TOPEKA, Kan. -- Several hundred Kansas teachers were in Topeka already Saturday for their annual delegation meeting with the Kansas National Education Association (KNEA). In the midst of their regularly-scheduled events, they got wind of a major development in the legislature's school funding debate at the Capitol.
They say the development threatened teacher tenure and due process.
"We were getting minute by minute updates on how the bill was progressing," said Megin O'Brien, a fifth grade teacher from Hutchinson.
O'Brien says when she and the other teachers heard a school funding compromise included a provision to eliminate teacher tenure, in essence making it easier for teachers to be fired, the delegation changed its plans.
They decided to put their meeting on hold and do some lobbying instead.
"We felt at that time as a delegation it was important for us to be seen and heard so the representatives had a better idea of what our thoughts and feelings were," O'Brien said.
They went to the Capitol in their matching red shirts. Leaving only briefly Saturday afternoon for a rally in front of Topeka High School.
They soon returned to the Capitol were they made their presence felt.
"We are sitting right upstairs. When they come in from their recesses, we are right there in the back, all decked out in red," O'Brien said.
During a recess around 6:30 p.m. Saturday, O'Brien says the teachers lined the hallway to the chamber.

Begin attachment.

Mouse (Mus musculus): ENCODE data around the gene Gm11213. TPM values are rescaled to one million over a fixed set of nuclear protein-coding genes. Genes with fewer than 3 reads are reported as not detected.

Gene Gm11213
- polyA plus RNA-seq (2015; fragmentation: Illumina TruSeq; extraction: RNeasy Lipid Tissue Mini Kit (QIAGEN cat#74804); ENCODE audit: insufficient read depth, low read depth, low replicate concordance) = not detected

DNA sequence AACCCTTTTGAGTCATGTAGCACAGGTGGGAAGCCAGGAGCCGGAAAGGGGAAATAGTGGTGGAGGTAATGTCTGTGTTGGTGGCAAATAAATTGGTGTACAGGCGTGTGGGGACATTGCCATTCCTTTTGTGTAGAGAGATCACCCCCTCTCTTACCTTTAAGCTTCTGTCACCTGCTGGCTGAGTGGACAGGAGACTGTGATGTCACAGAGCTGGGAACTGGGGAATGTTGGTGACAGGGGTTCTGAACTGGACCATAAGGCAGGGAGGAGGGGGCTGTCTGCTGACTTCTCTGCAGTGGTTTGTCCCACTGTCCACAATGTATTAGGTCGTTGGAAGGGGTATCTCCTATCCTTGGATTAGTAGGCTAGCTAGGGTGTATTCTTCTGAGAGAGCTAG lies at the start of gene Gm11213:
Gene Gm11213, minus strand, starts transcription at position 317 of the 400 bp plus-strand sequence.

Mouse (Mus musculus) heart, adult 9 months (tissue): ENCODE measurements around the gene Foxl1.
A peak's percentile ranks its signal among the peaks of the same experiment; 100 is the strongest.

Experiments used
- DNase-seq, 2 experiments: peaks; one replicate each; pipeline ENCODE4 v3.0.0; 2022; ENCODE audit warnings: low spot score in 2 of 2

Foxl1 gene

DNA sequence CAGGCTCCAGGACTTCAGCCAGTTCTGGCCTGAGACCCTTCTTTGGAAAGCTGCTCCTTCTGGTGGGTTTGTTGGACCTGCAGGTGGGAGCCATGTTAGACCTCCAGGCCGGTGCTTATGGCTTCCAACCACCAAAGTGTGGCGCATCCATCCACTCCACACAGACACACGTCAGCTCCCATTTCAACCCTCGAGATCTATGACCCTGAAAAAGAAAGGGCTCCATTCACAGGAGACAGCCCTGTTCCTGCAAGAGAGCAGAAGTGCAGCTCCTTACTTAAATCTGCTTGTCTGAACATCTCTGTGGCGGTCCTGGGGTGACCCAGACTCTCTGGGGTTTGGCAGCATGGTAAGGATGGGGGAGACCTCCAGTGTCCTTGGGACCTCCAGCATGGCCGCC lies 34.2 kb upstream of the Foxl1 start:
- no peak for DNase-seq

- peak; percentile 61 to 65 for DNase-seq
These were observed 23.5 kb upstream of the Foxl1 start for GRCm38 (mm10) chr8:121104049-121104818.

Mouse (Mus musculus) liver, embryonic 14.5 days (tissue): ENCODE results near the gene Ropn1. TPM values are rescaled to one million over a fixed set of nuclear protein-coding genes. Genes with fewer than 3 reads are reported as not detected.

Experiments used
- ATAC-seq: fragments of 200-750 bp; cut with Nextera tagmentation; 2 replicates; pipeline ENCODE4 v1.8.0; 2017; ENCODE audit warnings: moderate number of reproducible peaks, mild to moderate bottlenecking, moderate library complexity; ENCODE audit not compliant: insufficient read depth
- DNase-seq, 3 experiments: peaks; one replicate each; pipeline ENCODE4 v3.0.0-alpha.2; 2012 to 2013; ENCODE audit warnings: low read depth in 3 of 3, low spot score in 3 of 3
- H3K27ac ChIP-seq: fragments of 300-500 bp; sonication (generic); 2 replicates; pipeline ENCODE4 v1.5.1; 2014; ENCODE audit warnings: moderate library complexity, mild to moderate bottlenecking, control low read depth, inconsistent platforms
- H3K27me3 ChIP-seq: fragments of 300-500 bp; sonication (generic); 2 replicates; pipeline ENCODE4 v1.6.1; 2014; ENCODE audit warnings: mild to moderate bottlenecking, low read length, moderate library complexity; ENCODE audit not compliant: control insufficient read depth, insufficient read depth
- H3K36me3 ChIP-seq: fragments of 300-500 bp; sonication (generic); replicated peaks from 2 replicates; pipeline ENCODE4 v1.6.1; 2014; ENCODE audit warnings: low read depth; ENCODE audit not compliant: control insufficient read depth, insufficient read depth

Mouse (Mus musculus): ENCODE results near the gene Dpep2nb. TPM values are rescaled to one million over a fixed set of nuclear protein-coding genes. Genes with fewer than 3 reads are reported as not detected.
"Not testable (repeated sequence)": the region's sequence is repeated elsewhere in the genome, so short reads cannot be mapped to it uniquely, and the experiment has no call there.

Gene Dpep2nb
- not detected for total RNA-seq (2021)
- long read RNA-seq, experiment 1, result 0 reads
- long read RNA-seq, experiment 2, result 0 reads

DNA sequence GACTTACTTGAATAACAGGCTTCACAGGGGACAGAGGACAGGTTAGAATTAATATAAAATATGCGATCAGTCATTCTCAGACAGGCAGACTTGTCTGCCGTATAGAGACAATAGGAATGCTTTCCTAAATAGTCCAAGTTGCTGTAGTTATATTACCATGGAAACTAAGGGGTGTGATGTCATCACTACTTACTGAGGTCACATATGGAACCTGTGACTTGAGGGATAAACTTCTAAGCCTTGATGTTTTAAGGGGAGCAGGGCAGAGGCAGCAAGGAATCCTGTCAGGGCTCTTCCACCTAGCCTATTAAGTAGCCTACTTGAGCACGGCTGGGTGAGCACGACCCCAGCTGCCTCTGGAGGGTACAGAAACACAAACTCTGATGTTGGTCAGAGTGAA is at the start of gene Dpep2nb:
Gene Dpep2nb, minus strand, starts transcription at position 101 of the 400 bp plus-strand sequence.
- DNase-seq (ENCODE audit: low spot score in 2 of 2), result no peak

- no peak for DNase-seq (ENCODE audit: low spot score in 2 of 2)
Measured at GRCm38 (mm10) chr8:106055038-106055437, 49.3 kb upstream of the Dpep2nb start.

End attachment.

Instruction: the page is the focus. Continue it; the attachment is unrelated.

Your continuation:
"We stood there as a united group and we cheered the (lawmakers) as they came out of their "house" and tried to thank them for their support hoping we can encourage them to help us out in return," O'Brien said.
The elimination of teacher tenure is one of several Conservative education reform provisions passed by the Senate. Others include a tax credit scholarship program and a tax reduction for private school parents.
Saturday afternoon, negotiators agreed to keep those provisions in place while accepting the House's more generous funding plan. It was an effort to reach a compromise that satisfied the order from the Kansas Supreme Court to narrow the funding gap between school districts.
That put an agreement in place that appeared headed for a vote early Saturday evening. But those at the Capitol say the vote had been delayed several times Saturday evening and there was no guarantee late Saturday night the agreement, as it was written, would garner the necessary votes in both the House and Senate.
Early Saturday, Senators agreed to jettison their fight against funding the Common Core to help pave the way to that compromise agreement.
O'Brien and the other teachers say they hope legislators will also give up their fight against teacher tenure and due process.
"Due process is one that they don't understand," a KNEA representative told KAKE sister station WIBW. "It's not getting rid of bad teachers, it's just protecting the rights of teachers if they get in that situation."
The teachers say they aren't leaving the Capitol until the final vote is done. The gallery was packed with teachers even as Midnight approached.
"We will be here as long as they will be here," O'Brien said. "As long as the session is open, we will be here."